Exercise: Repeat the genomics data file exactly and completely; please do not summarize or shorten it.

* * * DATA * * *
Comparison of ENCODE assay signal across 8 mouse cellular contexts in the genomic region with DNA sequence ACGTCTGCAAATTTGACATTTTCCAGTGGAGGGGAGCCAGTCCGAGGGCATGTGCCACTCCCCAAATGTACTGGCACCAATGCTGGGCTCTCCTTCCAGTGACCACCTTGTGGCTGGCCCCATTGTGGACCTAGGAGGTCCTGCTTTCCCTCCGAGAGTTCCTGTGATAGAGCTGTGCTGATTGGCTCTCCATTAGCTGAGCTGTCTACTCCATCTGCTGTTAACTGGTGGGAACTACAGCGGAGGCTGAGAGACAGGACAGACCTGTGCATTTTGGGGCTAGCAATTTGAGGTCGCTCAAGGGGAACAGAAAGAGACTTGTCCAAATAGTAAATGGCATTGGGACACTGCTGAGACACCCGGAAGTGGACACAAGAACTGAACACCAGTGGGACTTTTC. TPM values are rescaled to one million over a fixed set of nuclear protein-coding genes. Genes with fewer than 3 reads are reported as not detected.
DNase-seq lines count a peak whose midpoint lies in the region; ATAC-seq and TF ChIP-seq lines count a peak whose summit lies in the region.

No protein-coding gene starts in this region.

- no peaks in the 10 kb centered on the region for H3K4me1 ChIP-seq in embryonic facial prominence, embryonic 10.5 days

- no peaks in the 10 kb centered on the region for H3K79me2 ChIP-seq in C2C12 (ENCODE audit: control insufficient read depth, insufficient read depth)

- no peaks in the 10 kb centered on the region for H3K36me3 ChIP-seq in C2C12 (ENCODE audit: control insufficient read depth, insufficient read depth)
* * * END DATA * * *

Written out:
Comparison of ENCODE assay signal across 8 mouse cellular contexts in the genomic region with DNA sequence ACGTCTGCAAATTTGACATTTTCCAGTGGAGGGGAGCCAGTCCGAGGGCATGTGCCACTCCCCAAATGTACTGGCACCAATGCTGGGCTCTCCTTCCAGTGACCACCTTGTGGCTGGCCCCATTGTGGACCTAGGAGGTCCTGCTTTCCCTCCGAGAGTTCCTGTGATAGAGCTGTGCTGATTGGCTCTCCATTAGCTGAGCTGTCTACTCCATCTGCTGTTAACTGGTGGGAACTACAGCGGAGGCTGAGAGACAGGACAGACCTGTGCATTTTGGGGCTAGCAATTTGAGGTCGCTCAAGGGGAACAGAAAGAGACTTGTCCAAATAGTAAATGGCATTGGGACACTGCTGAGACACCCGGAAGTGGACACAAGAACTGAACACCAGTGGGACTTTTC. TPM values are rescaled to one million over a fixed set of nuclear protein-coding genes. Genes with fewer than 3 reads are reported as not detected.
DNase-seq lines count a peak whose midpoint lies in the region; ATAC-seq and TF ChIP-seq lines count a peak whose summit lies in the region.

No protein-coding gene starts in this region.

- no peaks in the 10 kb centered on the region for H3K4me1 ChIP-seq in embryonic facial prominence, embryonic 10.5 days

- no peaks in the 10 kb centered on the region for H3K79me2 ChIP-seq in C2C12 (ENCODE audit: control insufficient read depth, insufficient read depth)

- no peaks in the 10 kb centered on the region for H3K36me3 ChIP-seq in C2C12 (ENCODE audit: control insufficient read depth, insufficient read depth)